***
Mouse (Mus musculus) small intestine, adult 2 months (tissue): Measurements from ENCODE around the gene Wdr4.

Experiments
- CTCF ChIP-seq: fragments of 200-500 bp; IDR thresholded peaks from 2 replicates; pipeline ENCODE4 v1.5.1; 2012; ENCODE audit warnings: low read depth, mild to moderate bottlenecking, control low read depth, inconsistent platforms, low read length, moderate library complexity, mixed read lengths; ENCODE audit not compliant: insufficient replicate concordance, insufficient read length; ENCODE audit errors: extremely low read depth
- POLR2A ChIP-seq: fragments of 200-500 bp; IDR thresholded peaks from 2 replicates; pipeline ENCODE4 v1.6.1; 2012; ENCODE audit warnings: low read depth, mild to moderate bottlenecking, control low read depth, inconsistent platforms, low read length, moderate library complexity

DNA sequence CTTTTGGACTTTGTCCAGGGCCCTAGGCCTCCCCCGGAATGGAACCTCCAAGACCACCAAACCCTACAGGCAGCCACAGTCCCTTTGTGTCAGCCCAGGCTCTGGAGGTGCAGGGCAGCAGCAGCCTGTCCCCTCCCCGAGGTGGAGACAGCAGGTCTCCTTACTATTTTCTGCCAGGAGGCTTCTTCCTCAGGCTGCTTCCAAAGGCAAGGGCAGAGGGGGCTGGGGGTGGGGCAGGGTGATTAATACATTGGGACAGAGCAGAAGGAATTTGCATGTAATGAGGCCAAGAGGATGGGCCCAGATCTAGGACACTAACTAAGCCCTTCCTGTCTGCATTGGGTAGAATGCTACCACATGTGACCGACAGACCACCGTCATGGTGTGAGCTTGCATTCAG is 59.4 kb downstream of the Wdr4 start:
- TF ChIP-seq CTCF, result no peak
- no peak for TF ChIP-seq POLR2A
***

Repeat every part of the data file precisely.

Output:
Mouse (Mus musculus) small intestine, adult 2 months (tissue): Measurements from ENCODE around the gene Wdr4.

Experiments
- CTCF ChIP-seq: fragments of 200-500 bp; IDR thresholded peaks from 2 replicates; pipeline ENCODE4 v1.5.1; 2012; ENCODE audit warnings: low read depth, mild to moderate bottlenecking, control low read depth, inconsistent platforms, low read length, moderate library complexity, mixed read lengths; ENCODE audit not compliant: insufficient replicate concordance, insufficient read length; ENCODE audit errors: extremely low read depth
- POLR2A ChIP-seq: fragments of 200-500 bp; IDR thresholded peaks from 2 replicates; pipeline ENCODE4 v1.6.1; 2012; ENCODE audit warnings: low read depth, mild to moderate bottlenecking, control low read depth, inconsistent platforms, low read length, moderate library complexity

DNA sequence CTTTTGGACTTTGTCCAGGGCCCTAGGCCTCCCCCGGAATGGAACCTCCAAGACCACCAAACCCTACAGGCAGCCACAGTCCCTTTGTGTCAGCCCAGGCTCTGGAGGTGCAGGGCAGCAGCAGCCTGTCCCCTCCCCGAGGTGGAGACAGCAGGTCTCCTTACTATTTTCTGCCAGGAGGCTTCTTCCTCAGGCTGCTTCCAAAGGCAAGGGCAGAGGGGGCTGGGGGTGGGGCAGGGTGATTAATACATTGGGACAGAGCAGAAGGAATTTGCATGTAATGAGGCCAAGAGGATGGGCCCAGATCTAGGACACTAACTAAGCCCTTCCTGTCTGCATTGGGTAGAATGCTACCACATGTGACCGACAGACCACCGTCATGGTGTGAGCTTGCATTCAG is 59.4 kb downstream of the Wdr4 start:
- TF ChIP-seq CTCF, result no peak
- no peak for TF ChIP-seq POLR2A